zzzzz

  • jimbo says:

    GYA: clearly. I disagree with you so I must be delusional.

  • Stella Kro says:

    No applying interest for this natural product. Vinka alkaloïds, Vinblastin, are used for many years in anticancer therapy. It is extracted from Madagascar flowers and an hemisynthesis of the drug is prapared cheaply from this material. Total synthesis of this molecule has no interest for the science today. More potent fluorous analogues are already in developpment. It’s the same thing with Taxotere prepared from advance natural product, by hemisynthesis.

  • oxone says:

    The reaction shown here (right after the smily) is incorrect.
    Instead of H, You attached methyl on the center bottom. Check it.

  • [...] on ChemSpider and that’s nice to see but we started there so that’s irrelevant really. I also see a link to a TotallySynthetic.com blog posting. Excellent. Clicking on the link I open the page and there it is. Vinblastine. Nice. Oh, and a list [...]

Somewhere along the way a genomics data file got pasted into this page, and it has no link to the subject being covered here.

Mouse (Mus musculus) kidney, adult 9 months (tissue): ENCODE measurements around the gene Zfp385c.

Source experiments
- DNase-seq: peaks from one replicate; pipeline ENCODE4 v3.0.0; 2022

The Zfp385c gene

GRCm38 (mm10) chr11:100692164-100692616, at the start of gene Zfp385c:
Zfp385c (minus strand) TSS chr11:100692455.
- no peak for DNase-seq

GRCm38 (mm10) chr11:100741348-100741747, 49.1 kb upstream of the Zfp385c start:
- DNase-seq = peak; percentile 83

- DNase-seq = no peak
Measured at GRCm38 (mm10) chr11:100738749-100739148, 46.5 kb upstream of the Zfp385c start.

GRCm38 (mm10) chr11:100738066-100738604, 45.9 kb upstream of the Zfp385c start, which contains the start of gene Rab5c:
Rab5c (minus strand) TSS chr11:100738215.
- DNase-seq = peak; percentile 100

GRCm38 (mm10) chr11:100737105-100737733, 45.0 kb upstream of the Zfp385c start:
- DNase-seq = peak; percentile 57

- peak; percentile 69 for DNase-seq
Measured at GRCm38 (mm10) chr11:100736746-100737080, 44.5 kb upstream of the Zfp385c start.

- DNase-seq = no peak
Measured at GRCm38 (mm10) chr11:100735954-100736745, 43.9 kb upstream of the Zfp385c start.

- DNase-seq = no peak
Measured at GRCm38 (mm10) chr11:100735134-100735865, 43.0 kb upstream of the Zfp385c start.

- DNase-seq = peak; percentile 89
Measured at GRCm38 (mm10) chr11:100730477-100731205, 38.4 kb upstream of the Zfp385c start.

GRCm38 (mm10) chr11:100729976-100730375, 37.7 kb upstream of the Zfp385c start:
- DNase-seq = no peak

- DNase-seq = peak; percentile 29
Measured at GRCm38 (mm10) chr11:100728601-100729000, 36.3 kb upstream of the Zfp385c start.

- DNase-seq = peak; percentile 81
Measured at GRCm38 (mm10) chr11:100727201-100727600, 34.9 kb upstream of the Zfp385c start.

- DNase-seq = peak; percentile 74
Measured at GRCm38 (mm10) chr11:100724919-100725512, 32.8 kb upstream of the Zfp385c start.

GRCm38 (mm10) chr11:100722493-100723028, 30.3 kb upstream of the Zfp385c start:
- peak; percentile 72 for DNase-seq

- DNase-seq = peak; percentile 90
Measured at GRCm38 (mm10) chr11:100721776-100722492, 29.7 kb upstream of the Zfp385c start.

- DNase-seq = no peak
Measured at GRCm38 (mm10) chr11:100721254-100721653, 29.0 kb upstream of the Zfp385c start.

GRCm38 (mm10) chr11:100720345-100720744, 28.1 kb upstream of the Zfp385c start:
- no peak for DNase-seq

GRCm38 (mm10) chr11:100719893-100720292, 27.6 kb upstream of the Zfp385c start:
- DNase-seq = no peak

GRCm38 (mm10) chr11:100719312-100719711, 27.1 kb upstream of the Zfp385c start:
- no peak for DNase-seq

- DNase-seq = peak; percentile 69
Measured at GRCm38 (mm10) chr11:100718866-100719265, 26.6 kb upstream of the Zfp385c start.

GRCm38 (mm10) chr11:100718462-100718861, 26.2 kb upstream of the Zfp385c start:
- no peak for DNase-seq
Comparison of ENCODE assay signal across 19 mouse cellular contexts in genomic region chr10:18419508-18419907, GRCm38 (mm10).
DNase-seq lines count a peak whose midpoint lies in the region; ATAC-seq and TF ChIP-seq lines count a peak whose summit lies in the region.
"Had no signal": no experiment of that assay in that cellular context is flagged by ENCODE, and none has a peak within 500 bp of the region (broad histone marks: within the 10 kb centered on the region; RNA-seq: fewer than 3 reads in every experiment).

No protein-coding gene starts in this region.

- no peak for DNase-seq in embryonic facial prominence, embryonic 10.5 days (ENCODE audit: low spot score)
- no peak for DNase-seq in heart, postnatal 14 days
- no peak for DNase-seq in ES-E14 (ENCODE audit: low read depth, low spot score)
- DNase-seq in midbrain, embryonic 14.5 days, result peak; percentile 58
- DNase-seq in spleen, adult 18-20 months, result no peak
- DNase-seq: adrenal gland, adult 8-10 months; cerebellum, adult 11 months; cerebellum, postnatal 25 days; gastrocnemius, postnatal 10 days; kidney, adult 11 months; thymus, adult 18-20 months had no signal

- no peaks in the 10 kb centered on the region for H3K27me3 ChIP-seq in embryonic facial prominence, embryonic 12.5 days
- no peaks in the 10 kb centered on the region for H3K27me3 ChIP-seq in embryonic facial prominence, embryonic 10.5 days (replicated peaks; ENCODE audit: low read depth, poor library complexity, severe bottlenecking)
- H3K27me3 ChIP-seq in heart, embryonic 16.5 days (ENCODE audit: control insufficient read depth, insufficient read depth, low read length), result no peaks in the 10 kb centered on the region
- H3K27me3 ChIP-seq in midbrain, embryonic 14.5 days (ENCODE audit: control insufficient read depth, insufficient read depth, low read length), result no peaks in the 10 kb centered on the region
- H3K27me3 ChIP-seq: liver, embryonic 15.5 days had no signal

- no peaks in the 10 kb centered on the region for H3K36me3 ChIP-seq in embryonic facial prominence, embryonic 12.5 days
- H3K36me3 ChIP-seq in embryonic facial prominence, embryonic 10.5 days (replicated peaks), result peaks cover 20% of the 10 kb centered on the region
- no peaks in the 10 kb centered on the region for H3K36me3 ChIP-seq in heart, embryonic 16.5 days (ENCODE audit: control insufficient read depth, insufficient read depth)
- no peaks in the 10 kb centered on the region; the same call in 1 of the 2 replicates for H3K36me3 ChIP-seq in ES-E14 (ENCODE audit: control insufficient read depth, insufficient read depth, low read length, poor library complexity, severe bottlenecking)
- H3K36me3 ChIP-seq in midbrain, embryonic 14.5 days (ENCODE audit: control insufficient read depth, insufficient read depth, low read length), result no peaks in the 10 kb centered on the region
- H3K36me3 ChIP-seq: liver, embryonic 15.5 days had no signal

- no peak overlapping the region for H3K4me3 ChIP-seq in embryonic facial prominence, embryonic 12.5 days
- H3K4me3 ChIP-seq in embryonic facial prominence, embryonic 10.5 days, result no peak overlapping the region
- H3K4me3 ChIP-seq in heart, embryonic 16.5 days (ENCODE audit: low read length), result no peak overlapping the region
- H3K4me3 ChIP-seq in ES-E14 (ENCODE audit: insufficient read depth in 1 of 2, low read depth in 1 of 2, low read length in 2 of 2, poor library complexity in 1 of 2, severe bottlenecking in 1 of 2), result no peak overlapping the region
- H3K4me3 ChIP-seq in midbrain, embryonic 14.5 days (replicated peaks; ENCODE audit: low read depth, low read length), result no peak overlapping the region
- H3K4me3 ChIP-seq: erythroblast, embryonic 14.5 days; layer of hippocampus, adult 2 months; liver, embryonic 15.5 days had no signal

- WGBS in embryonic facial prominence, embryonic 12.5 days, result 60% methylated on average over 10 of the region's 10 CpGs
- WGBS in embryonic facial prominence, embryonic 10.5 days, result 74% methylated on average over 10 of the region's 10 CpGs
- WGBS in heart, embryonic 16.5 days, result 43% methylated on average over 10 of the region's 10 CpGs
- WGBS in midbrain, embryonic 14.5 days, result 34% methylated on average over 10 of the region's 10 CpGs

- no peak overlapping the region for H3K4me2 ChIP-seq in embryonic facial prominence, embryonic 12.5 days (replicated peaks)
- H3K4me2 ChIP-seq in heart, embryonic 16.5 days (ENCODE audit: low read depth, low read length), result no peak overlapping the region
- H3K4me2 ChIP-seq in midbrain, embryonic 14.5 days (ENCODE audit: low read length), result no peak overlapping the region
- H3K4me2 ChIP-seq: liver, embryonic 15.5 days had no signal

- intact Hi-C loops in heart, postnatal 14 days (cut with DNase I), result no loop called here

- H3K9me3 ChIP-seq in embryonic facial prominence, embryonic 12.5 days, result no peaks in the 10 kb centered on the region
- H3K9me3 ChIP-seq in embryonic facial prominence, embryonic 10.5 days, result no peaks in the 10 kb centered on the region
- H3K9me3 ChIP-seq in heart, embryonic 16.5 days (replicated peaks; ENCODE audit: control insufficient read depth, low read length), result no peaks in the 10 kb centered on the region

• nassima says:

    can you send to me the specter RMN of alkaloids minovine and vincadifformine with here etalements
    if you want because i need him in near time

    Please help me in this research

    Thank you

  • Tot. Syn. says:

    Why would I have it?!! Why don’t you look in the supporting information for a synthesis of Minovine… like here:
    http://pubs.acs.org/subscribe/journals/jacsat/suppinfo/ja061256t/ja061256tsi20060614_073759.pdf

  • Dude says:

    Nassima – you are a fricking twit.

  • kookimebux says:

    Hello. And Bye. :)

  • [...] back-to-back from one group!  This target has clearly developed from their work in vindoline and vinblastine, using similar synthetic techniques.  Their interest in this target in particular was to assign [...]

  • [...] back-to-back from one group!  This target has clearly developed from their work in vindoline and vinblastine, using similar synthetic techniques.  Their interest in this target in particular was to assign [...]

  • [...] TotallySynthetic.com » Blog Archive » VinblastineI’m pretty good with radical mechanism’s, and although I don’t have a pen and paper in front of me, I would say that I dont have a clue and this mech isn’t so obvious… [...]